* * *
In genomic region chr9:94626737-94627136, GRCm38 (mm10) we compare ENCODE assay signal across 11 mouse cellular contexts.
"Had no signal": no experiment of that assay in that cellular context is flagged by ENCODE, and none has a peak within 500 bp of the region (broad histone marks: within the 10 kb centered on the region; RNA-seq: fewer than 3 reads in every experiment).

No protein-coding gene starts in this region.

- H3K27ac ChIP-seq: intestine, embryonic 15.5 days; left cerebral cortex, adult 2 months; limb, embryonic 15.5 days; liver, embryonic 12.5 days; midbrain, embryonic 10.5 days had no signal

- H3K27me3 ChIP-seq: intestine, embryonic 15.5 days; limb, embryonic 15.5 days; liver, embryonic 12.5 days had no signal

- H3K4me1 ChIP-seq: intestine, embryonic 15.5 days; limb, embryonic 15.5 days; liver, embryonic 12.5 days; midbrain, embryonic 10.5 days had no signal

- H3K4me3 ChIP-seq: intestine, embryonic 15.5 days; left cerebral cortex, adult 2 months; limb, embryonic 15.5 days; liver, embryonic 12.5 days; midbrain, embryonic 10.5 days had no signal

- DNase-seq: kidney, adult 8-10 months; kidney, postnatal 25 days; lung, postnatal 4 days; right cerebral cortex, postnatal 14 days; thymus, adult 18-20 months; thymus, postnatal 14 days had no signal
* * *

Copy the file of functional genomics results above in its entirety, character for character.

In genomic region chr9:94626737-94627136, GRCm38 (mm10) we compare ENCODE assay signal across 11 mouse cellular contexts.
"Had no signal": no experiment of that assay in that cellular context is flagged by ENCODE, and none has a peak within 500 bp of the region (broad histone marks: within the 10 kb centered on the region; RNA-seq: fewer than 3 reads in every experiment).

No protein-coding gene starts in this region.

- H3K27ac ChIP-seq: intestine, embryonic 15.5 days; left cerebral cortex, adult 2 months; limb, embryonic 15.5 days; liver, embryonic 12.5 days; midbrain, embryonic 10.5 days had no signal

- H3K27me3 ChIP-seq: intestine, embryonic 15.5 days; limb, embryonic 15.5 days; liver, embryonic 12.5 days had no signal

- H3K4me1 ChIP-seq: intestine, embryonic 15.5 days; limb, embryonic 15.5 days; liver, embryonic 12.5 days; midbrain, embryonic 10.5 days had no signal

- H3K4me3 ChIP-seq: intestine, embryonic 15.5 days; left cerebral cortex, adult 2 months; limb, embryonic 15.5 days; liver, embryonic 12.5 days; midbrain, embryonic 10.5 days had no signal

- DNase-seq: kidney, adult 8-10 months; kidney, postnatal 25 days; lung, postnatal 4 days; right cerebral cortex, postnatal 14 days; thymus, adult 18-20 months; thymus, postnatal 14 days had no signal